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WLNG
March 29, 2006

K9 Shrink


Several years ago I came home in the early evening to let my dogs out. While standing in the yard with them, I noticed something out of the ordinary. One of my dogs, a Chocolate Lab mix named Muddy, looked as though he was trying to throw up. He was retching, but nothing was coming up. Right away alarms went off in my head.

I brought him inside for a quick check. His stomach felt as hard as a rock and he was clearly in discomfort. I suspected that Mud had bloated, although I had never personally seen a case of bloat before. I called Nancy, a friend who has worked for several of the local veterinarians, and asked her to come take a look. Next, I called the local veterinary offices, hoping to find a doctor on duty.

Fortunately, despite the late hour, Dr. Katz (another old friend) was still in her office. I described Muddy's symptoms to her and she told me to bring him over to the office. Nancy arrived in minutes, and she also thought Mud had bloated, so we loaded him into the Suburban and hurried off to see Dr. Katz.

We arrived at the vet's office shortly after 7 p.m. Dr. Katz and Nancy laid Muddy on his side in the X-ray room. When the X-ray was developed, Dr. Katz called me over to view the picture. She pointed out the classic "double bubble" image that showed up, indicating that the stomach was, in fact, twisted.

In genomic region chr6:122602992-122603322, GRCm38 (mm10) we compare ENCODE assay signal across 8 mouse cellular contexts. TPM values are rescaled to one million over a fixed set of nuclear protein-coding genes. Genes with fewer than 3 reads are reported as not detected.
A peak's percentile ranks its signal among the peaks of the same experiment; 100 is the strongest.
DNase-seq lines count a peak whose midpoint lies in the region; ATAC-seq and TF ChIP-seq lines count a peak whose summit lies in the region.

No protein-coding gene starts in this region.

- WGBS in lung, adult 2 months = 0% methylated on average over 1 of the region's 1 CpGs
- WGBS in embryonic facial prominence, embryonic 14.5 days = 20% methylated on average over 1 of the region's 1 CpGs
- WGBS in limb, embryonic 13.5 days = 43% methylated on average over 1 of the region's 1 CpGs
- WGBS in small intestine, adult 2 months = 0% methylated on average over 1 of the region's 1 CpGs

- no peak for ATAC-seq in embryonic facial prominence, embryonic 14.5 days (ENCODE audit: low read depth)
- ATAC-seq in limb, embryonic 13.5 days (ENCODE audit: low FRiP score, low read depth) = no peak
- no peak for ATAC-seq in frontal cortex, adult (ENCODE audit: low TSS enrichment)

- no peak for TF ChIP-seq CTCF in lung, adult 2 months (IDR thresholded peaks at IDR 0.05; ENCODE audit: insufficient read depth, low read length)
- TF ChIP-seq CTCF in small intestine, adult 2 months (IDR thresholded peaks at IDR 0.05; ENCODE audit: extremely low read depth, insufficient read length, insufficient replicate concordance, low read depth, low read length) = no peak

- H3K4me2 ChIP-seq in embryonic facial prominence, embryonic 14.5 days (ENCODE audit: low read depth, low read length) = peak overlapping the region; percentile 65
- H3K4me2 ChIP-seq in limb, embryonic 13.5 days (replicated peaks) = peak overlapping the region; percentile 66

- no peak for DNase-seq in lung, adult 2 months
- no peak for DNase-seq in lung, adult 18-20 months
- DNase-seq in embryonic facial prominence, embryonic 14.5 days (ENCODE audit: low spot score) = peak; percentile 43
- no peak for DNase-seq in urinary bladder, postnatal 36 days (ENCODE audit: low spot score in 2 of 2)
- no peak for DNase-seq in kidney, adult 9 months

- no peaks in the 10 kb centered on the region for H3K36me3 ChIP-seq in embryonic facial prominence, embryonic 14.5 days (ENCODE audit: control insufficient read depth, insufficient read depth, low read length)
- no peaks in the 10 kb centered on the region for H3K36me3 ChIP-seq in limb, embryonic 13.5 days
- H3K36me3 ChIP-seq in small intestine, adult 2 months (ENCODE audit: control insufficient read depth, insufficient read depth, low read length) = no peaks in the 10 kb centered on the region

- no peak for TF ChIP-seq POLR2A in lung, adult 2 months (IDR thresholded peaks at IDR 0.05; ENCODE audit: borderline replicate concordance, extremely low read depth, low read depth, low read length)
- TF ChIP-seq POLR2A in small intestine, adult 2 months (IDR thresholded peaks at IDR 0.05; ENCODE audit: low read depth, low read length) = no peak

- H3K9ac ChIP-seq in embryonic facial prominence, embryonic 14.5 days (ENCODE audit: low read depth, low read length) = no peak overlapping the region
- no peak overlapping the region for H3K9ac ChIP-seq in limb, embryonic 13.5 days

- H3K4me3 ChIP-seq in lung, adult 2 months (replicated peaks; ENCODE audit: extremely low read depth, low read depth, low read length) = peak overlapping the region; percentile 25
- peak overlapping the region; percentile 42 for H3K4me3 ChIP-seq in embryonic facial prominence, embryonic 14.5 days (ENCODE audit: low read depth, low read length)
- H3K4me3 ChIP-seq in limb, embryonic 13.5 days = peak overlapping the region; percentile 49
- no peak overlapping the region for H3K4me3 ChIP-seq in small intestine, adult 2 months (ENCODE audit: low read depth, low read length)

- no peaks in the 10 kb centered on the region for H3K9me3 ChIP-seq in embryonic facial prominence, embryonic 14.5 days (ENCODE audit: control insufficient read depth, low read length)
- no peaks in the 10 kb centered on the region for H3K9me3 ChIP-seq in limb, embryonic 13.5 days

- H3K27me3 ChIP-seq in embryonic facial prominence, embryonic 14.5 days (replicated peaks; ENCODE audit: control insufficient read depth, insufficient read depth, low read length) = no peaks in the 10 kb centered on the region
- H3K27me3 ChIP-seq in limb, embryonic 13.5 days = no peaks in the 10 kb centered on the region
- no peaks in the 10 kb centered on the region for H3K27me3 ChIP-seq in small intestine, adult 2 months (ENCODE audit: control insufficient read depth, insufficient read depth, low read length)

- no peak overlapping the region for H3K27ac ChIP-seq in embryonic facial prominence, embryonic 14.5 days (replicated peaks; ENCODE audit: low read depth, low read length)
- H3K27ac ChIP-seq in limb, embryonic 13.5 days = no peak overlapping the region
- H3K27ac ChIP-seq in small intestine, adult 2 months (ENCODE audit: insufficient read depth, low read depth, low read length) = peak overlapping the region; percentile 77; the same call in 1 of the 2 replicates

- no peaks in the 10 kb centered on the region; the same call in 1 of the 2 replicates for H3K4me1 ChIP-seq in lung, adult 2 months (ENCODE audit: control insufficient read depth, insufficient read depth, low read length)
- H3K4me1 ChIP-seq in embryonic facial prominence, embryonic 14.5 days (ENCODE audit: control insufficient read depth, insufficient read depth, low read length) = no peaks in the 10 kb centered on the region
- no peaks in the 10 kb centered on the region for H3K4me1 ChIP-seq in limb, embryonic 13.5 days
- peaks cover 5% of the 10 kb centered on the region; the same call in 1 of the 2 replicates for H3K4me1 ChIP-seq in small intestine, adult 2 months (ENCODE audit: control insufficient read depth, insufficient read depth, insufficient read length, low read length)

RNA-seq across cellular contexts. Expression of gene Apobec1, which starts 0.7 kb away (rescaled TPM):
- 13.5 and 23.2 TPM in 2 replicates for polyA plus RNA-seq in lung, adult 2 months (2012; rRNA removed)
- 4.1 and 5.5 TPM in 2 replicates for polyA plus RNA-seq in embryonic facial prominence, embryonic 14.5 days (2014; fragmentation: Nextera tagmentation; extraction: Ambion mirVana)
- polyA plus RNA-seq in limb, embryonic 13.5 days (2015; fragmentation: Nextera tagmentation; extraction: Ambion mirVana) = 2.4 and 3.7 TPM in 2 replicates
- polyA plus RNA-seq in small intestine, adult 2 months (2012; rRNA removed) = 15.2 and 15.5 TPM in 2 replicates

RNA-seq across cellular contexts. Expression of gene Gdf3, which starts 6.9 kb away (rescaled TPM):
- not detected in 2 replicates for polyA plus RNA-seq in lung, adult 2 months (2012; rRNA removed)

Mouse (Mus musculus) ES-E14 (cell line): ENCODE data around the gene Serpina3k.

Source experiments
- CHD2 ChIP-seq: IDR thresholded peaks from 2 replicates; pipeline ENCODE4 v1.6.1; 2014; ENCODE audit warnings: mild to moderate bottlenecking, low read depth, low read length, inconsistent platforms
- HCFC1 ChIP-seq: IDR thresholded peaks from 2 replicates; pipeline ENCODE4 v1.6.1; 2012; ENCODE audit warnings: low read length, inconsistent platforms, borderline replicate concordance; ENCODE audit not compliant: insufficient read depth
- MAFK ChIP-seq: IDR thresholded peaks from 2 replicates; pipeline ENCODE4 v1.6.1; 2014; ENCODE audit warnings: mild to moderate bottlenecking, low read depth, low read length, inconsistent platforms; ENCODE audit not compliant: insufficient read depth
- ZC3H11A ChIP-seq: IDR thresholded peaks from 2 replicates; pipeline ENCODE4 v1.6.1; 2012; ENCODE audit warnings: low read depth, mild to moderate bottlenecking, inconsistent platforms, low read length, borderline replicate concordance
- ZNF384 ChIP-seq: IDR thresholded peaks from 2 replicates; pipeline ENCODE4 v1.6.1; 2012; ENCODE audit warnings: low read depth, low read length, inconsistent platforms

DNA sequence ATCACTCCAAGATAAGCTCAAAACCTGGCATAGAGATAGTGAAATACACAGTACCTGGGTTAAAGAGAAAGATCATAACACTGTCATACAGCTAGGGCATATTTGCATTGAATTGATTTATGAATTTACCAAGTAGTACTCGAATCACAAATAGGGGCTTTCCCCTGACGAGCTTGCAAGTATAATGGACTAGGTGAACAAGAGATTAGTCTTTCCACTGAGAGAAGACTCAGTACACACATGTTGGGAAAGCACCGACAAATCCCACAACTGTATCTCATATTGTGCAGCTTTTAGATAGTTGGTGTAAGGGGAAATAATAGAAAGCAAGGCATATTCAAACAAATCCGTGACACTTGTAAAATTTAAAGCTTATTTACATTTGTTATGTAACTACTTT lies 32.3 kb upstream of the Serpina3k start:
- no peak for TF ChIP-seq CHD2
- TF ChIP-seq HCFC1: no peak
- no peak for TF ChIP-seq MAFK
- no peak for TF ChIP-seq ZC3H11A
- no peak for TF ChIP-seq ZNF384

Dr. Katz then inserted a rubber tube into Muddy's esophagus and lowered it into his stomach. This procedure succeeded in releasing trapped gas. We then took a second X-ray. This one showed that Muddy's stomach was still twisted, so we called the 24 hour Emergency Animal Hospital in Riverhead, loaded Muddy back into the Suburban and off we went.

When we arrived at the hospital the staff was prepared to receive us. We spoke with the surgeon on duty. He informed us that they were going to operate on Muddy immediately, hoping to correct this condition before serious harm could come to him. Hopefully, we had detected the bloating soon enough to avoid necrosis, or tissue damage, in the stomach. I was advised to go home and call back in five hours.

When a dog bloats, his stomach can no longer digest its contents. The food begins to ferment in the stomach, causing more gas and stomach expansion. Bacteria from the decomposing food irritate the stomach tissue and can lead to a deterioration of this tissue (necrosis). In some cases, the stomach can even rupture. Left untreated for several hours this condition can lead to fatality.

Late that night, when I called the hospital to check on Muddy, the doctor told me that the surgery had been successful. The doctor was able to untwist Muddy's stomach. He then stitched one side of the stomach to the muscle wall to prevent any future bloating. Because we caught the bloating early on, necrosis had not yet set in. All in all, Muddy was one lucky dog!

Muddy spent the next day at the hospital recovering from his operation. The following day, when I went to pick him up, he was in the front office, off leash, hanging out with the receptionist. He appeared alert and happy. The doctor informed me that about 50% of the cases of bloat he treats end in death! I was very grateful that Muddy made it through.

Mud's story had a happy ending, but not all do. You can prevent your dog from bloating by taking certain simple precautions. First, break up your dog's daily rations into two or three small feedings, especially if your dog is a large breed. Second, do not provide large amounts of water after feeding. Third, do not allow your dog to run or engage in strenuous play right after eating. Lastly, keep a close eye on your dog. Your power of observation just might be the determining factor between life and death, should your dog ever bloat.

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